those of the motion picture. These include the thaumatrope (1825); the
phenakistiscope (1832); the stroboscope (1832); and the zoetrope (1834).
The photographic movie, however, was first used as a means of investigation
rather than of theatrical illusion. Leland Stanford, then governor of
California, hired photographer Eadweard MUYBRIDGE to prove that at some
time in a horse’s gallop all four legs are simultaneously off the ground.
Muybridge did so by using several cameras to produce a series of
photographs with very short time intervals between them. Such a multiple
photographic record was used in the kinetoscope, which displayed a
photographic moving image and was commercially successful for a time.
The kinetoscope was invented either by Thomas Alva EDISON or by his
assistant William K. L. Dickson, both of whom had experimented originally
with moving pictures as a supplement to the phonograph record. They later
turned to George EASTMAN, who provided a flexible celluloid film base to
store the large number of images necessary to create motion pictures.
The mechanical means of cinematography were gradually perfected. It was
discovered that it was better to display the sequence of images
intermittently rather than continuously. This technique allowed a greater
presentation time and more light for the projection of each frame. Another
improvement was the loop above and below the film gate in both the camera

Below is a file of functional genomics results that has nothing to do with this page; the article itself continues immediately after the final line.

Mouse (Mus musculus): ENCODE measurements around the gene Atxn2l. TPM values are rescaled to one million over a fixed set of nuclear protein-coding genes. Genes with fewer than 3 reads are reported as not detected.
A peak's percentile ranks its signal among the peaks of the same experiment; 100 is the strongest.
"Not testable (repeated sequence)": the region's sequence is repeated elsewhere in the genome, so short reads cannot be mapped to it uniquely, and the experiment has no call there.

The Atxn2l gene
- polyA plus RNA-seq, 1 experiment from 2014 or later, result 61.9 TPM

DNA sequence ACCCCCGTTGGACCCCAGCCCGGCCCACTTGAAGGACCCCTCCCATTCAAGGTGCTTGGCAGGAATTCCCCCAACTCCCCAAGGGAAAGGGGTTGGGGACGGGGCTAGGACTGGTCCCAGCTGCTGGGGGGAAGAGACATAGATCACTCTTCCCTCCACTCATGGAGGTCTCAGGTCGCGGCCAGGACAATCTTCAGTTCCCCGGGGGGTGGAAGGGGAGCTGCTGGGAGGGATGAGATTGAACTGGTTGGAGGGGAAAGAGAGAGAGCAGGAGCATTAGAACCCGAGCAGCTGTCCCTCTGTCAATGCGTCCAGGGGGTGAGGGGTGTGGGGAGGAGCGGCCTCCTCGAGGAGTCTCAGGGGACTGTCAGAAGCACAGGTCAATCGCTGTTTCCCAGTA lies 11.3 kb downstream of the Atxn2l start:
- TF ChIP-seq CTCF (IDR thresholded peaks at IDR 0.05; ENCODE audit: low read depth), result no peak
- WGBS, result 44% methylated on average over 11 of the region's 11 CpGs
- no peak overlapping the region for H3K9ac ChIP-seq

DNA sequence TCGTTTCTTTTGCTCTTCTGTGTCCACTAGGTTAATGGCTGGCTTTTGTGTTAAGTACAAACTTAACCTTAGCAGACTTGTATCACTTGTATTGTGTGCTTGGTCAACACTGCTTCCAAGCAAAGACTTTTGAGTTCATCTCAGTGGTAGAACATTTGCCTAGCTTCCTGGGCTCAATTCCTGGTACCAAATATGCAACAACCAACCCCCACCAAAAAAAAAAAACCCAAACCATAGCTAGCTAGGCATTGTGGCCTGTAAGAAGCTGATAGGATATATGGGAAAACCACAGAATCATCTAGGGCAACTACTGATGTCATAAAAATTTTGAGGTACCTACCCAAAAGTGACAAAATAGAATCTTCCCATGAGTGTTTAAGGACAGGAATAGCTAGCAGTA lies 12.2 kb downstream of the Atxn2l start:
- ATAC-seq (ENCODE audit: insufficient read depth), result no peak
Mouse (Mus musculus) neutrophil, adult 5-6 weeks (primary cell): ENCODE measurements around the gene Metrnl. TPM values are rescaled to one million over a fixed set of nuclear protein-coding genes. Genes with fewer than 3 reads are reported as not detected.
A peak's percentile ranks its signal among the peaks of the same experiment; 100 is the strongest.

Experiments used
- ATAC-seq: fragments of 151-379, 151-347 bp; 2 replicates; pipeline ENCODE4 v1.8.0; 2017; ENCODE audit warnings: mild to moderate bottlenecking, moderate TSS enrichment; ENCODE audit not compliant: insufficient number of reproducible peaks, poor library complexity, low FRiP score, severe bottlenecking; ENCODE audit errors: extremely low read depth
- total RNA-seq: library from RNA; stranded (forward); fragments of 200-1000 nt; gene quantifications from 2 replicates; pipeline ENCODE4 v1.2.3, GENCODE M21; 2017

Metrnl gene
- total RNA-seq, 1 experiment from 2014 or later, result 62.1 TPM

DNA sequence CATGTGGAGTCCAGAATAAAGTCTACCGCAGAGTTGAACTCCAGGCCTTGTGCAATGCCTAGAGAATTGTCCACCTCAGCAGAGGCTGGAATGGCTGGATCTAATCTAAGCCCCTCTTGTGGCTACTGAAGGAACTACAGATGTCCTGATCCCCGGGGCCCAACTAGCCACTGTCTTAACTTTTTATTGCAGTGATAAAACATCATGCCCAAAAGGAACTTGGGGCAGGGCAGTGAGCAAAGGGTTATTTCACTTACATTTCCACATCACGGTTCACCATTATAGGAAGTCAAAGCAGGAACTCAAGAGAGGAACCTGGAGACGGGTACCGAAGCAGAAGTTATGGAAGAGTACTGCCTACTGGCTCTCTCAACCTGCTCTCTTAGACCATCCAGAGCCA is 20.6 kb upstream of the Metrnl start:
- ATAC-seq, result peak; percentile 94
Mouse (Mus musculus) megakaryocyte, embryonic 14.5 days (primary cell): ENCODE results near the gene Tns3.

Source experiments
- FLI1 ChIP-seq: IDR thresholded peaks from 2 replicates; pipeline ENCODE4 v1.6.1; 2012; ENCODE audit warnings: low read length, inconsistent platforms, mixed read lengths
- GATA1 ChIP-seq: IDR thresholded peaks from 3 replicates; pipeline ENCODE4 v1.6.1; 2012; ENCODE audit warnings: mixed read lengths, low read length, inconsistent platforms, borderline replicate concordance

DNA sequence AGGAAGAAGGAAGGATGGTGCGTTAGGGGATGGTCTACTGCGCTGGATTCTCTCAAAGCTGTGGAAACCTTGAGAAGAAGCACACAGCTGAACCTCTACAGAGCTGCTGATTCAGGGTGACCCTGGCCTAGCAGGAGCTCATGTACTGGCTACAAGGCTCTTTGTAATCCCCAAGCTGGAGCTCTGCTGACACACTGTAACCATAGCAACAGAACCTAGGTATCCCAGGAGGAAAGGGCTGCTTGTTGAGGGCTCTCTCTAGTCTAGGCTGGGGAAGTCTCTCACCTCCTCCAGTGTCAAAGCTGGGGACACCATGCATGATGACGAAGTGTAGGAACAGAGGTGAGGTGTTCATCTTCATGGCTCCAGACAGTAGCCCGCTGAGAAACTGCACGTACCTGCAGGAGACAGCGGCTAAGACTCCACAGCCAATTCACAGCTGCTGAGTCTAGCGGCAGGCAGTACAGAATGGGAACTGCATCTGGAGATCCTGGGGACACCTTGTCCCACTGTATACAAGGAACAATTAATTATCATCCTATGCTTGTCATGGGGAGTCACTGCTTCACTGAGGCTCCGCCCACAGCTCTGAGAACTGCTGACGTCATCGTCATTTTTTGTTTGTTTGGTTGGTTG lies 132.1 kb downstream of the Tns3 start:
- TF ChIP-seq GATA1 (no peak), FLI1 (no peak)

and the projector, which prevented the film from tearing.
By the late 1920s, synchronized sound was being introduced in movies.
These sound films soon replaced silent films in popularity. To prevent the
microphones from picking up camera noise, a portable housing was designed
that muffled noises and allowed the camera to be moved about. In recent
years, equipment, lighting, and film have all been improved, but the
processes involved remain essentially the same. RICHARD FLOBERG
Bibliography: Fielding, Raymond, ed., A Technological History of Motion
Pictures and Television (1967); Happe, I. Bernard, Basic Motion Picture
Technology, 2d ed. (1975); Malkiewicz, J. Kris, and Rogers, Robert E.,
Cinematography (1973); Wheeler, Leslie J., Principles of Cinematography,
4th ed. (1973).
film, history of
The history of film has been dominated by the discovery and testing of the
paradoxes inherent in the medium itself. Film uses machines to record
images of life; it combines still photographs to give the illusion of
continuous motion; it seems to present life itself, but it also offers
impossible unrealities approached only in dreams.^The motion picture was
developed in the 1890s from the union of still PHOTOGRAPHY, which records
physical reality, with the persistence-of-vision toy, which made drawn
figures appear to move. Four major film traditions have developed since
then: fictional narrative film, which tells stories about people with whom
an audience can identify because their world looks familiar; nonfictional
documentary film, which focuses on the real world either to instruct or to
reveal some sort of truth about it; animated film, which makes drawn or
sculpted figures look as if they are moving and speaking; and experimental
film, which exploits film’s ability to create a purely abstract,
nonrealistic world unlike any previously seen.^Film is considered the